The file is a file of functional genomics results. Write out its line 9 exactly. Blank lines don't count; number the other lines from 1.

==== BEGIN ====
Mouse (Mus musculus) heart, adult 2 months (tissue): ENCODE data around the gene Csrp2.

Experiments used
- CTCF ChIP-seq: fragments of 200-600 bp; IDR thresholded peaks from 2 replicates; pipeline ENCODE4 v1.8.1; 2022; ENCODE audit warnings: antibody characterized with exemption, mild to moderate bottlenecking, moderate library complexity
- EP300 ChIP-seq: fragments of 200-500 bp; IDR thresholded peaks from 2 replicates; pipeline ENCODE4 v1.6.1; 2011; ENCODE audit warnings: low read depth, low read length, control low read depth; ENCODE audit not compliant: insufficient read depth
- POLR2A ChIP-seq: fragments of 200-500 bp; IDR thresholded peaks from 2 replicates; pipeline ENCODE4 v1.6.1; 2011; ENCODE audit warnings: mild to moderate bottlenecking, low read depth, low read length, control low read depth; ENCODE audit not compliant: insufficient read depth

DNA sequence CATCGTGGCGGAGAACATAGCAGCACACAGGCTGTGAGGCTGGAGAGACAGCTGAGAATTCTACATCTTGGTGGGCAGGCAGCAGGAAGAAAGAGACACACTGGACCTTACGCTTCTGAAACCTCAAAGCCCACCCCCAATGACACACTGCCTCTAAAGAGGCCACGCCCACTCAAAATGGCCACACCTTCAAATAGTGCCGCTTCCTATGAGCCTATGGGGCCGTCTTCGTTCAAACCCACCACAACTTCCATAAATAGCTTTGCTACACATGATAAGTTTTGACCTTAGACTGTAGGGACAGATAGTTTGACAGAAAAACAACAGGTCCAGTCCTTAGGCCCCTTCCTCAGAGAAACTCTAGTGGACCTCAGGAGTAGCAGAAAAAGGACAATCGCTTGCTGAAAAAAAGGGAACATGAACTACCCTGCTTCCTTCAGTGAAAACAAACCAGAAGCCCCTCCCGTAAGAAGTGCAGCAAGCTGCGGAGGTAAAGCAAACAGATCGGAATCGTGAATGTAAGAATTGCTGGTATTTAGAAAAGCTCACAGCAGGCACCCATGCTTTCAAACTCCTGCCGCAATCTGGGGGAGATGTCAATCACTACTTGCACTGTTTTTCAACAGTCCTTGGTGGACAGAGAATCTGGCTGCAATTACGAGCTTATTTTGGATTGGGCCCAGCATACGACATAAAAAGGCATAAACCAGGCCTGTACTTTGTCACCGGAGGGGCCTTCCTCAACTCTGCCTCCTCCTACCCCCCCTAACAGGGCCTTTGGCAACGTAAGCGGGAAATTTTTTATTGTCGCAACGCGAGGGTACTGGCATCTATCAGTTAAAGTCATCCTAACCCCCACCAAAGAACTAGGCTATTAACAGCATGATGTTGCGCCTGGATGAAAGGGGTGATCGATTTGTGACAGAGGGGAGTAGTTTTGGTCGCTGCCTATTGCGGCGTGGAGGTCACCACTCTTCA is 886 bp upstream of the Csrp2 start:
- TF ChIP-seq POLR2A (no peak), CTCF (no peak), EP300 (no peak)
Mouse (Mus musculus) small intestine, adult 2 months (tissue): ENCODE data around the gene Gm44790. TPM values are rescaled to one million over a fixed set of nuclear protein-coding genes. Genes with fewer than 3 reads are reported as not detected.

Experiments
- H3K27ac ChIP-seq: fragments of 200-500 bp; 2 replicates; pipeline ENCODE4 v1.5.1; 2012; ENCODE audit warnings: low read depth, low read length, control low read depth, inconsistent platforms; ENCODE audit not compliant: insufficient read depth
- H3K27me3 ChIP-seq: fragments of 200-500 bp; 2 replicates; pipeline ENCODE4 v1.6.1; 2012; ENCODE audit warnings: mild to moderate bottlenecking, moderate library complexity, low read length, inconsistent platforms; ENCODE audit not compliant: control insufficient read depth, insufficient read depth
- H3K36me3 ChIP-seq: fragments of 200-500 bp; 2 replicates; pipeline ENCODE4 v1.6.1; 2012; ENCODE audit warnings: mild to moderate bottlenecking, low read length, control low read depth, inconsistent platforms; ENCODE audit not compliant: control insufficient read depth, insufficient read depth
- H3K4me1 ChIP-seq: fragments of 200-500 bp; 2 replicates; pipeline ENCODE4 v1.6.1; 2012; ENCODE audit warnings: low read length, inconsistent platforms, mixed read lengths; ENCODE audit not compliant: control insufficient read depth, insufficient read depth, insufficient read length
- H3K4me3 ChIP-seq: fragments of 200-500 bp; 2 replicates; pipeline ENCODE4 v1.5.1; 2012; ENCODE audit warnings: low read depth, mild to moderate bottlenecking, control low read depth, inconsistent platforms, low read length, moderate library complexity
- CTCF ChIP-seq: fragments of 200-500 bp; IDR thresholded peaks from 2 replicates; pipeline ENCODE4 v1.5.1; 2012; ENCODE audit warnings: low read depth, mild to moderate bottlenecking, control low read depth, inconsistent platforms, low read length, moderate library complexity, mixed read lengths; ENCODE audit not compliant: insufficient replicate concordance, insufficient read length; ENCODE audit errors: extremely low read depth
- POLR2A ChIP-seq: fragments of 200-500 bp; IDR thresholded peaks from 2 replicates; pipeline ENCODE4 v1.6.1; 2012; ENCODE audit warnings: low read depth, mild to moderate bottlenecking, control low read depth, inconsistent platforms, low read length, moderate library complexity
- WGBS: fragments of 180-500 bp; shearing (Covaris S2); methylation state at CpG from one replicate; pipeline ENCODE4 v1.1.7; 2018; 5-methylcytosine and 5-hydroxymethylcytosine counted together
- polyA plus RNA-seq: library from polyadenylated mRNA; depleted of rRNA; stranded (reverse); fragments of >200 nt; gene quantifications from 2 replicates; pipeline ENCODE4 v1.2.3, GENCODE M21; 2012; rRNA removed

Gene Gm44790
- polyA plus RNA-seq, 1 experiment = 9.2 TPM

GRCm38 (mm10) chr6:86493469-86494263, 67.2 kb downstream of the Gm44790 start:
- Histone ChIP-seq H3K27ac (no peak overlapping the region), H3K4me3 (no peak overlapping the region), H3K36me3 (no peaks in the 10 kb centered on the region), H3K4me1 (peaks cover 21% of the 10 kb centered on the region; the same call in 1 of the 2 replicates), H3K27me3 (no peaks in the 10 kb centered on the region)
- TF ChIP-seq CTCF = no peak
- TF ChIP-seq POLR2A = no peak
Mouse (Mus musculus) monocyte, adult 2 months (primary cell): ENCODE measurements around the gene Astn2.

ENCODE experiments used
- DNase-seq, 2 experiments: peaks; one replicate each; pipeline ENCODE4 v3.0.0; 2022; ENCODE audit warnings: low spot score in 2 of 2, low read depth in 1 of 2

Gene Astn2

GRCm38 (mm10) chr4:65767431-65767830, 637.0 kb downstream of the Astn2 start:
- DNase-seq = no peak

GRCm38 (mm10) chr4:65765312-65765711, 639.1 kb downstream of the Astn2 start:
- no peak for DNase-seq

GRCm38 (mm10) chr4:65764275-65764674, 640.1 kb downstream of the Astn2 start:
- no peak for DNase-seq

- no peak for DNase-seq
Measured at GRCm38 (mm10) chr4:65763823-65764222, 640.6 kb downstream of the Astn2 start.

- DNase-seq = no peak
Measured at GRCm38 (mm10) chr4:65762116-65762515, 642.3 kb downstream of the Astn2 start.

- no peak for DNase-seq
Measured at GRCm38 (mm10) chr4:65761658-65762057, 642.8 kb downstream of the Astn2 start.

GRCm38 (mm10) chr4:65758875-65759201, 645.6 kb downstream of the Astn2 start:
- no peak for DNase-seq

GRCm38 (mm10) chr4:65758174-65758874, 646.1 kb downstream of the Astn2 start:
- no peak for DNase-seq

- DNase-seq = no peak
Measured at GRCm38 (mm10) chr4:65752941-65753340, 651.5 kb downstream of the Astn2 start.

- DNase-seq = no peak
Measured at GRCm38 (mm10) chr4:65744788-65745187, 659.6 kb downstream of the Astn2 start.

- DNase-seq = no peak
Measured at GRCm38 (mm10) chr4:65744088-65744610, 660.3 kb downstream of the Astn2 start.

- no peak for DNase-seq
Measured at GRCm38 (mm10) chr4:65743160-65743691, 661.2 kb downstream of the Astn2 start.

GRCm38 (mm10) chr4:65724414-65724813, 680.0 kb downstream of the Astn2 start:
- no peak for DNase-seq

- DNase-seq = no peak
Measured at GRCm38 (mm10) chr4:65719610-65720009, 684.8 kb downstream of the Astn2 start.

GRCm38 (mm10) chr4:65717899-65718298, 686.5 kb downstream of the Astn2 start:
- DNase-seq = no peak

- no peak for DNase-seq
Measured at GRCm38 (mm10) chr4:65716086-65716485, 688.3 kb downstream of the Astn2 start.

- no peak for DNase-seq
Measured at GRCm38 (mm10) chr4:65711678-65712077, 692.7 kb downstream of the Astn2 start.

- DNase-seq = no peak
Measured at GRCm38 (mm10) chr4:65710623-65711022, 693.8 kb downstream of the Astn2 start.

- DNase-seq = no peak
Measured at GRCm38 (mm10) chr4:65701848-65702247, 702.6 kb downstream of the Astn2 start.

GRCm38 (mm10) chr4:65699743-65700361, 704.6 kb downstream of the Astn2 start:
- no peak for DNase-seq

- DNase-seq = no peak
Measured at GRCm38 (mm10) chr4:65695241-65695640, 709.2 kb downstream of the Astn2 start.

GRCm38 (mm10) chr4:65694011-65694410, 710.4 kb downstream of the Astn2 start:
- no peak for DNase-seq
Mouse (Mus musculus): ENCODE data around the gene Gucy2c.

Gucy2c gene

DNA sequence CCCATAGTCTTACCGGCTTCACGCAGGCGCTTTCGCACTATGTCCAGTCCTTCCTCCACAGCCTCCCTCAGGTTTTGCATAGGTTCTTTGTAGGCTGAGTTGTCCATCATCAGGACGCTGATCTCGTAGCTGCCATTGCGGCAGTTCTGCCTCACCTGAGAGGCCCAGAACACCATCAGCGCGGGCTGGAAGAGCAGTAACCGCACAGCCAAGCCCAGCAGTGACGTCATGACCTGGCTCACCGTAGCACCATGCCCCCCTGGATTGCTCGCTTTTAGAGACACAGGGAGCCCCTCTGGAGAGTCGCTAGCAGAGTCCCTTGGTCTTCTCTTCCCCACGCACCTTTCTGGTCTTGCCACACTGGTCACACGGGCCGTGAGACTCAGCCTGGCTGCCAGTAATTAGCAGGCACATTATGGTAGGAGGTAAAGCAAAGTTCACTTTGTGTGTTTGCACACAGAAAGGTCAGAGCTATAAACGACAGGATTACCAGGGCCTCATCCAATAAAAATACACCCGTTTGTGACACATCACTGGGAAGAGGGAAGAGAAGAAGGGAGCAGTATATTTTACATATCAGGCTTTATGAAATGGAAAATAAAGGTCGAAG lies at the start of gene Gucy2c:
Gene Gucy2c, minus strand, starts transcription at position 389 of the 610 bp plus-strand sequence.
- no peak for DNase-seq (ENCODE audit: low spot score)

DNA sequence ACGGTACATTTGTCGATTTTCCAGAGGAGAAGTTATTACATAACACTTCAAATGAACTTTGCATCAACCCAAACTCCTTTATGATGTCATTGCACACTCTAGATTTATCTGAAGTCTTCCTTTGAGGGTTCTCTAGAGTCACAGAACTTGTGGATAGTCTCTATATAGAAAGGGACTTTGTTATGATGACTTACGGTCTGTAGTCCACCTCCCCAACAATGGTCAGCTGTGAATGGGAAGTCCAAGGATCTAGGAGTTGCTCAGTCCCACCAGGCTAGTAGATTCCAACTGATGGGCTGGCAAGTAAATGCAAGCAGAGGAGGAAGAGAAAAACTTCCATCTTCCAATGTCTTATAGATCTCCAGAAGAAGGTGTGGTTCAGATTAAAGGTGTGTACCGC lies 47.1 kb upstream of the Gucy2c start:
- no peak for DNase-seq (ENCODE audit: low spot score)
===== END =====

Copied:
Experiments